Patagonia’s ReCrafted initiative deconstructs and repurposes old gear into new, highly-coveted pieces

Patagonia’s ReCrafted

Courtesy of Patagonia

Patagonia’s Worn Wear initiative, established in and evolving since 2005, aims to keep gear in play for as long as possible by repairing damaged clothing, reselling returned items in good condition, and recycling garments at the end of their lives. Worn Wear’s newest effort, ReCrafted (created by Senior Designer Kourtney Morgan, who’s responsible for some of the brand’s most iconic gear), aims to answer the question of what to do with garments that can’t be repaired, resold, or recycled. 

According to Rick Ridgeway, Patagonia’s VP of Environmental Affairs, “the footprint on the planet of an apparel product like a jacket goes way down the longer that jacket is used and reused. And ReCrafted fits right into that whole idea.” Patagonia sends these jackets, shirts, vests, and bags not to the landfill, but to ReCrafted partner Suay Sew Shop, a production sew shop in Los Angeles specializing in upcycled goods. There, the items are deconstructed and repurposed—along with parts from other items—into brand new pieces, resulting in a collection of functional, one-of-a-kind clothes made from other clothes. “Before, you were just wearing your own story,” says Lindsay Rose Medoff, owner of Suay. “But now you’re wearing the collective consciousness of massive, positive change in the world.”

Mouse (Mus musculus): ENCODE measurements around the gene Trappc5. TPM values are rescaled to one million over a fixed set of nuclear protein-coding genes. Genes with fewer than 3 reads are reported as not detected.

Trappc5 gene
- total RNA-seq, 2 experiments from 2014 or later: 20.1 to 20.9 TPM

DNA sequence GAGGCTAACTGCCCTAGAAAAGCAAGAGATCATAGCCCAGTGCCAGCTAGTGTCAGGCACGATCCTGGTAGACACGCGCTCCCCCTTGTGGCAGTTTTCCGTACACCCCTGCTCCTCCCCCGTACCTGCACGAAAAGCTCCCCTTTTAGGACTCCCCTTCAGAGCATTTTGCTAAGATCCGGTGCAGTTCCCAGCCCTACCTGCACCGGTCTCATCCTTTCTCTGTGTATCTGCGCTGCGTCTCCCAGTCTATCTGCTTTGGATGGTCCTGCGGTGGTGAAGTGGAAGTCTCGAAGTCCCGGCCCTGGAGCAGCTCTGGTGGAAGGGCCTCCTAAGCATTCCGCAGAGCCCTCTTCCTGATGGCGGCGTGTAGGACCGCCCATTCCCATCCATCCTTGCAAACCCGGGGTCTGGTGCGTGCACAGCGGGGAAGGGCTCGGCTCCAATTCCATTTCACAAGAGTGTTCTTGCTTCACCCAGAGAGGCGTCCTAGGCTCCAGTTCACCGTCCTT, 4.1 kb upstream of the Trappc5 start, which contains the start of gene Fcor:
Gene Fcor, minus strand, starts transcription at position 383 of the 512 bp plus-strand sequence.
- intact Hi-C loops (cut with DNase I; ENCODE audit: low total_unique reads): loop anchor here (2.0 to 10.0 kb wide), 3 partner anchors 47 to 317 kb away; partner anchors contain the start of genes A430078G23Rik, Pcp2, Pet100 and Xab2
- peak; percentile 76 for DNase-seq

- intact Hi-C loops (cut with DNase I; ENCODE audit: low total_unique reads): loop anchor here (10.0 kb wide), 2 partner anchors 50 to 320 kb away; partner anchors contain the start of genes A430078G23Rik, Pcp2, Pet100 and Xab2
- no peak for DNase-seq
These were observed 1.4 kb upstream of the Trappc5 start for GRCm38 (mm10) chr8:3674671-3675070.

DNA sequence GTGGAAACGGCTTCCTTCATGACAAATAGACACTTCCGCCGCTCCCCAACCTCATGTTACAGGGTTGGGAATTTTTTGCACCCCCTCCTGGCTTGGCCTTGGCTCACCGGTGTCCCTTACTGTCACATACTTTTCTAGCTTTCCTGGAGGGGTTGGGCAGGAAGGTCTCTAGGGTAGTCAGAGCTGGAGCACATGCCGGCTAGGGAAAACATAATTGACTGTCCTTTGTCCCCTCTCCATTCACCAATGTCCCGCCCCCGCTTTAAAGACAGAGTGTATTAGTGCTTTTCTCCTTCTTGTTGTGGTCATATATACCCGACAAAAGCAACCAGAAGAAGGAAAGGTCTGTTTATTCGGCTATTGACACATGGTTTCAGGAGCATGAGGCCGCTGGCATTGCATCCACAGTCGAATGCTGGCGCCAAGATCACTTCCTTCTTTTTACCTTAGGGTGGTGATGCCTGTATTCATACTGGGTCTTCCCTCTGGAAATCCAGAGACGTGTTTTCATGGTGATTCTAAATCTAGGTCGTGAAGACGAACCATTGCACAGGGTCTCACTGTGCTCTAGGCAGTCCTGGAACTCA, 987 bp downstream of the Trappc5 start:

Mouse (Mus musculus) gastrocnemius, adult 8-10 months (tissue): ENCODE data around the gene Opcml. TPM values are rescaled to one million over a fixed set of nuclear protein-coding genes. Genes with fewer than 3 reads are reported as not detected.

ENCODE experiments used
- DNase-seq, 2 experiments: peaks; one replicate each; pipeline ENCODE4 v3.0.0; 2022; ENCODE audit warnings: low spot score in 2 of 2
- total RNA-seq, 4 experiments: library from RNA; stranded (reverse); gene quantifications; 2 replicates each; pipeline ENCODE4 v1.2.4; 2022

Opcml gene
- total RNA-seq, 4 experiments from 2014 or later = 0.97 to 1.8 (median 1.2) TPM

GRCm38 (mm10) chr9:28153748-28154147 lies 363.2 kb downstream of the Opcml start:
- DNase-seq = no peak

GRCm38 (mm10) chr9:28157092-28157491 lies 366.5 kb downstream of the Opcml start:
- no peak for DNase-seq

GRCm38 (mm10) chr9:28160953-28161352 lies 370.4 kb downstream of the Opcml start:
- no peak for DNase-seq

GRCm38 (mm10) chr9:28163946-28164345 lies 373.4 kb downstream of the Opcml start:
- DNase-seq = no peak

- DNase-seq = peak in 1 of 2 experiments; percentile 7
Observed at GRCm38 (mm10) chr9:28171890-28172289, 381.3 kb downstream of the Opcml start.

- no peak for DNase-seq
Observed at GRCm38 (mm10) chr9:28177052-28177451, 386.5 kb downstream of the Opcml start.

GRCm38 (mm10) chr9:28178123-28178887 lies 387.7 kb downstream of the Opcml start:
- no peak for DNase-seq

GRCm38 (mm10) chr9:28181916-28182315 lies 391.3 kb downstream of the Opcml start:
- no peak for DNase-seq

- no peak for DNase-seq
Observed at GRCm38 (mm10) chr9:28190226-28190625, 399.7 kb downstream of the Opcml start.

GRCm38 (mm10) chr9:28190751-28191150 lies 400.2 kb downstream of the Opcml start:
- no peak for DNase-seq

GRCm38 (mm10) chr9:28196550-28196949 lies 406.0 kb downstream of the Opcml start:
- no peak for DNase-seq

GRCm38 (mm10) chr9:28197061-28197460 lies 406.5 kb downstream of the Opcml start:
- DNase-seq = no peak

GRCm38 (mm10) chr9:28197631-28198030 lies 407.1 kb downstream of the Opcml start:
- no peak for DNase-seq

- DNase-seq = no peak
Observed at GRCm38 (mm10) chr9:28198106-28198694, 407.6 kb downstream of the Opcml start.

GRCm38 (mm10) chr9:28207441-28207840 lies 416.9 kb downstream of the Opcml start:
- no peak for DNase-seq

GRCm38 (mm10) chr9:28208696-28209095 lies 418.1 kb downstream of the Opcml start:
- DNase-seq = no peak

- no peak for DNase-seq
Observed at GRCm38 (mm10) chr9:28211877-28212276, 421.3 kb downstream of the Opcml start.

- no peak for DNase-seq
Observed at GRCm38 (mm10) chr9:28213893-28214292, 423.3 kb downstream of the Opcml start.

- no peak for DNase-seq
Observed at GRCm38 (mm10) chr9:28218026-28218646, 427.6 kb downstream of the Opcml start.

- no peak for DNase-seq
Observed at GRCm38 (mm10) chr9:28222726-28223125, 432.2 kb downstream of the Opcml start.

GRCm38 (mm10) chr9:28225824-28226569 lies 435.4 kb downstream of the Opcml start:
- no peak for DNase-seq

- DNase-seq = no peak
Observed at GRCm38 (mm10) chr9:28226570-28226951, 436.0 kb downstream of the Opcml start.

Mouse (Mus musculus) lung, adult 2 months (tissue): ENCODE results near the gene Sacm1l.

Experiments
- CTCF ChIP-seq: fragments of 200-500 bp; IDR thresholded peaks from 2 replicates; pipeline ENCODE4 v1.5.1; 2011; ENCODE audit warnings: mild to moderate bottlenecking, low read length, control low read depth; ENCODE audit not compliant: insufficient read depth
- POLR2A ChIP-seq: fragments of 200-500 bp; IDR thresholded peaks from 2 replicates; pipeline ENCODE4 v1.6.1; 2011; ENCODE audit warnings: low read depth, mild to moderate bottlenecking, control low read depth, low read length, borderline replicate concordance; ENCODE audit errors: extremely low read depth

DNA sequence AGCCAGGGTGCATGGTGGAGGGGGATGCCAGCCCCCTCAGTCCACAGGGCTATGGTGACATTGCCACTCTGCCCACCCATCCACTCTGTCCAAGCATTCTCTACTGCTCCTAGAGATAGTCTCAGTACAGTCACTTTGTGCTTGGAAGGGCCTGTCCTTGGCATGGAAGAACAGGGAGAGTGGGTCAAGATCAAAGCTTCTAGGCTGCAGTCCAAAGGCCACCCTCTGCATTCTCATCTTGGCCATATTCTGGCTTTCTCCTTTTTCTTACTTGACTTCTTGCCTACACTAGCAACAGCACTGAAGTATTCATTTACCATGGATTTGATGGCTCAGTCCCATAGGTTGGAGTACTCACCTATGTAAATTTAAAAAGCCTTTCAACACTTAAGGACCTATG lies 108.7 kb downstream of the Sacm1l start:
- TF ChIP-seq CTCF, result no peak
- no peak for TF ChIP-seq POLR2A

An Idea That’s Catching On

And Patagonia isn’t the only brand offering this option. Other outdoor companies are jumping on the opportunity to reuse and rework gear—from tech-minded Arc’teryx to luxury lifestyle brand Filson—giving us ample options to wear the change we wish to see in the world. 

Arc’teryx’s rock solid Used Gear program buys back lightly worn gear, then sells or donates the cleaned and restored garments.

Filson’s Restoration Department is an in-house sew shop combining pieces from damaged gear into beautiful reworked bags. 

The North Face Renewed is a collection of refurbished clothing “remade to explore.”